Growing out of it and trained out can be two different things. Waiting for him to grow out of it can seem a bit indulgent at first when you have no experience with an older child to reassure you otherwise. Training him out of it can be trouble, though, as he might begin to see himself as somehow....wrong....if he can't discipline himself as quickly as other students. That's not always what happens, but I would at least wait until kindergarten age to put him in a school setting. Wait and see. Most parents and teachers have no faith in that. They cannot trust that a child would ever *want* to sit still, learn to tell time, read, do math, science, history, literature. But in my experience, mostly they do! Surprise! Sometimes earlier, sometimes later (sometimes waaaay later) but they usually get it.
I just don't get it.... they get the kids to learn to sit still, then they have to eventually make them get off their duffs and walk. By the way, my 5yo (never ever taught math), just showed me a "Go Fish" card and said, "Mama, two 3's and a 1 make 7". She can add dice, count play money, count amazingly high, write the alphabet and her name, and build amazing structures with whatever. She also has a superpower--she can turn anything into a toy and make an entire game around that. For hours. How could they learn to do all that if they need to be taught? And.....right now she's sitting still! No big feat for a 5yo girl necessarily, but, they DO SIT STILL! Just not always on command. Apparently that is important these days. (She's now showing me how she arranged the Go Fish cards in two perfectly matching stacks.)
Now my 6.5 yo is planning out her Halloween costume. She just had the idea for making a light saber out of a dowel and sparkle red paint which she has diligently put on layer after layer. Now she's drawing the design to complete it, now she's writing (big deal for her, she's had difficulties with coordination and fatigue, not unexpected since it took her 4 years or so to learn to smile on command without looking like she just ate a lemon). She's finishing the list of what else she needs for her vampire-with-a-light-saber costume. She also reads, knows a little Spanish, can add, subtract and multiply, tell time, measure, she has amazing powers of listening and I've read her the Hobbit 3 times, LOTR once through and many other classic stories. Right now she is walking adding numbers out loud.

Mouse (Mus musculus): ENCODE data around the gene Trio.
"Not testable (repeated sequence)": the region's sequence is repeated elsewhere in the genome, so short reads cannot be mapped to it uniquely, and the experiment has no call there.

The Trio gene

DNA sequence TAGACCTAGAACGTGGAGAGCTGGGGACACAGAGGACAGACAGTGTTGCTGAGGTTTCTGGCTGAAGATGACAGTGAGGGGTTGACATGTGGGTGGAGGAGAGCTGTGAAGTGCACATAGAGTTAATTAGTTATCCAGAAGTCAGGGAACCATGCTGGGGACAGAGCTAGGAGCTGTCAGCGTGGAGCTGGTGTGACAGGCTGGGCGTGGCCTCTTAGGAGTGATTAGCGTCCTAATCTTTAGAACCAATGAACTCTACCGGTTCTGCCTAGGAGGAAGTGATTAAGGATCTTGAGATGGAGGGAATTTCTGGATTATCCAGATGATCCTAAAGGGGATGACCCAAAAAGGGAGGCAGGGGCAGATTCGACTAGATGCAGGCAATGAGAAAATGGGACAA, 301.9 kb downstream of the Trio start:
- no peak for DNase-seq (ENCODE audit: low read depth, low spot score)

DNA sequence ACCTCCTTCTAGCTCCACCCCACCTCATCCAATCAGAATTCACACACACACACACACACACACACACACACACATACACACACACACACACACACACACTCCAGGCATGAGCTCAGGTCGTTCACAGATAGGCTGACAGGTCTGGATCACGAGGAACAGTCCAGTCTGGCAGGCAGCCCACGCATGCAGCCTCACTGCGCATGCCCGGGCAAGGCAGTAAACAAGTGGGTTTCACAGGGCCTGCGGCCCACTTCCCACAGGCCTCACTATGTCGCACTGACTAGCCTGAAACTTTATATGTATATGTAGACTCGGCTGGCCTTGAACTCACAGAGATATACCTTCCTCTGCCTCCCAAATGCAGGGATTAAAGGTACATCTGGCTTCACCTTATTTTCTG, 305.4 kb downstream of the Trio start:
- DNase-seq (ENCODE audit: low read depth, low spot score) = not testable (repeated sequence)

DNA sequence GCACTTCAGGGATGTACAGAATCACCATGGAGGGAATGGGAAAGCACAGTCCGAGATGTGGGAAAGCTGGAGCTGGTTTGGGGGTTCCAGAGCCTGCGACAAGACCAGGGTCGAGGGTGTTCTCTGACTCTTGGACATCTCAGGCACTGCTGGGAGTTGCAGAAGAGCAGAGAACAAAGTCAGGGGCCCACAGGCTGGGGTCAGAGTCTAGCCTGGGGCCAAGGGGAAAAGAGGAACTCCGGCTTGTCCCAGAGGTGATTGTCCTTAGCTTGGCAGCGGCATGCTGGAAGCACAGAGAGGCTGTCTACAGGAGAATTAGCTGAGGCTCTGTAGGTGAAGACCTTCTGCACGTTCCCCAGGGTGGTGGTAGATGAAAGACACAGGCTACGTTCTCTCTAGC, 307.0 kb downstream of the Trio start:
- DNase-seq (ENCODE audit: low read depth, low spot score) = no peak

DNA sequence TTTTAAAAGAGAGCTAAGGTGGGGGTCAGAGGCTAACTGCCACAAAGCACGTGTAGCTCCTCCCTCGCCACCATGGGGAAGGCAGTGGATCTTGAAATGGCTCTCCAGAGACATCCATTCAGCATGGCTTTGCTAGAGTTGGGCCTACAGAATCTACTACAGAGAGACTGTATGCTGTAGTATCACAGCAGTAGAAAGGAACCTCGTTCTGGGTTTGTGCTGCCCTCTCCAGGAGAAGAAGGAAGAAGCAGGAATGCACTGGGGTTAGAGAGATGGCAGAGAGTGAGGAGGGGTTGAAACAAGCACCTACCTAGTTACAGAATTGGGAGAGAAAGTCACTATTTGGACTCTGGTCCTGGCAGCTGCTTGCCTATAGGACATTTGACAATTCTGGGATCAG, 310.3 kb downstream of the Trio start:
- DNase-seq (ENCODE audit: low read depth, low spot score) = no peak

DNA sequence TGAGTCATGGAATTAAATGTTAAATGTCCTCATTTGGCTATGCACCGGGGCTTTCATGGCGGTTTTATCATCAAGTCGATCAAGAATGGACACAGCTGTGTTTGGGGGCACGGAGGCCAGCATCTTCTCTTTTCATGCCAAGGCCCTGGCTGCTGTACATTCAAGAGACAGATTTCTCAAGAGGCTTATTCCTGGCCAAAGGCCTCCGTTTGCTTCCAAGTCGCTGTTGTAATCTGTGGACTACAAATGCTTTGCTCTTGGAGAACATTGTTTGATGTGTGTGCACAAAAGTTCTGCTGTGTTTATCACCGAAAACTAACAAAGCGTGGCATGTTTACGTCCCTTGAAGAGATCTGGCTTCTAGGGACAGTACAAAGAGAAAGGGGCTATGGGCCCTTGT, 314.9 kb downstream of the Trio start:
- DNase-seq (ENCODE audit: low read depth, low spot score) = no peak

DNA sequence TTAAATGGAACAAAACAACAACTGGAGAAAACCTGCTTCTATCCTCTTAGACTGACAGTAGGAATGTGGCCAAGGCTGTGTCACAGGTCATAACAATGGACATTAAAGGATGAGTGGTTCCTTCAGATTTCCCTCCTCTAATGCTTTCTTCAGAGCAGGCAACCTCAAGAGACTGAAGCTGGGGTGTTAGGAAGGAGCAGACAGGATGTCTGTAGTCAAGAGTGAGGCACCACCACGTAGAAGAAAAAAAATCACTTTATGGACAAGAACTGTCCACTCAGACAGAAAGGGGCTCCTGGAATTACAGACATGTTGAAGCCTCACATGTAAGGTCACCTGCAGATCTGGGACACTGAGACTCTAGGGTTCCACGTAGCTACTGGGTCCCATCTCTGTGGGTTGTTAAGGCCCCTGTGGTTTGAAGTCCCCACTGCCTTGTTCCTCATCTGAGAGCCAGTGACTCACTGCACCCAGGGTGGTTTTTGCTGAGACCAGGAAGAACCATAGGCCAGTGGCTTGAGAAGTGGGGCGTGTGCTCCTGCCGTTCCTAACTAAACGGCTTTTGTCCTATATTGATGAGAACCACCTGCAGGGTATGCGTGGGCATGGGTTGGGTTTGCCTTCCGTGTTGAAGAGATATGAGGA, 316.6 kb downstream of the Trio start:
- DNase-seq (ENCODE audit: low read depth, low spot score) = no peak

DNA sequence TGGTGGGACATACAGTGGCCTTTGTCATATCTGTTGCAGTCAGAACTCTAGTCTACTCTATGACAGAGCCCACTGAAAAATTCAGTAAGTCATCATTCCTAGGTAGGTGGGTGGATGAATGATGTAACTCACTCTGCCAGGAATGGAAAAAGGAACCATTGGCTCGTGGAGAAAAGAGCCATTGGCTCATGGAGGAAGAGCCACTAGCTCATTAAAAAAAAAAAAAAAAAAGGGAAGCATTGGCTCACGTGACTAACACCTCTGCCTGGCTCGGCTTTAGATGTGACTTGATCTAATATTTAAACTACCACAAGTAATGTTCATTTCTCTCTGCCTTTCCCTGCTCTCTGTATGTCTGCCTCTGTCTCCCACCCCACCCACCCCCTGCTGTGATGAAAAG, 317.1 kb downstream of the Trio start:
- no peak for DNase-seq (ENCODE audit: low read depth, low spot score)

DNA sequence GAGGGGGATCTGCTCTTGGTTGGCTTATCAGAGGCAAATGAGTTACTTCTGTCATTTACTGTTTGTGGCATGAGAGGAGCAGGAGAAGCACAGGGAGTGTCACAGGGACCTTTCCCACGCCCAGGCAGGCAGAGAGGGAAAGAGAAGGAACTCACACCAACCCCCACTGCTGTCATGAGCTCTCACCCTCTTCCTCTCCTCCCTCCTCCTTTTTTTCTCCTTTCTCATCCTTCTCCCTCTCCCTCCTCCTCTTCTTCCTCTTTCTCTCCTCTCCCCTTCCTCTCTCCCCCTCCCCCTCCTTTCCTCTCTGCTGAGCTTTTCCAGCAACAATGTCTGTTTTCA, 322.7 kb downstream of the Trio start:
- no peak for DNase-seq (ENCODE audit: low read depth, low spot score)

It is a very, very schoolish night. (It's about 7PM right now and nearly bedtime.)
OK, now I've made some parents of 7yo's who don't get this obviously schoolish behavior from their kids feel guilty and ineffective because their girls do nothing but race around the house and over the furniture with a cape. Except when they bounce on the bed or go stomping through puddles. "So what?" I say. This is not a big deal, I think. Others definitely think otherwise and there are so many arguments about this, but we must sometimes agree to disagree. I promise to teach my girls not to bludgeon the general population with their profound illiteracy. Now I'm being sarcastic. Sigh! I need to just stop and edit this down to something more palatable. Or not. (See signature below.)
OK, understand that all this commentary is coming from a die-hard unschooling parent. I have my opinions and that's what this post is. But I *see* that little kids are natural unschoolers. Will we stay that way? Who knows? Right now my family is just riding the wave.
I think you can afford to wait. The teacher will try to convince you otherwise, but I disagree.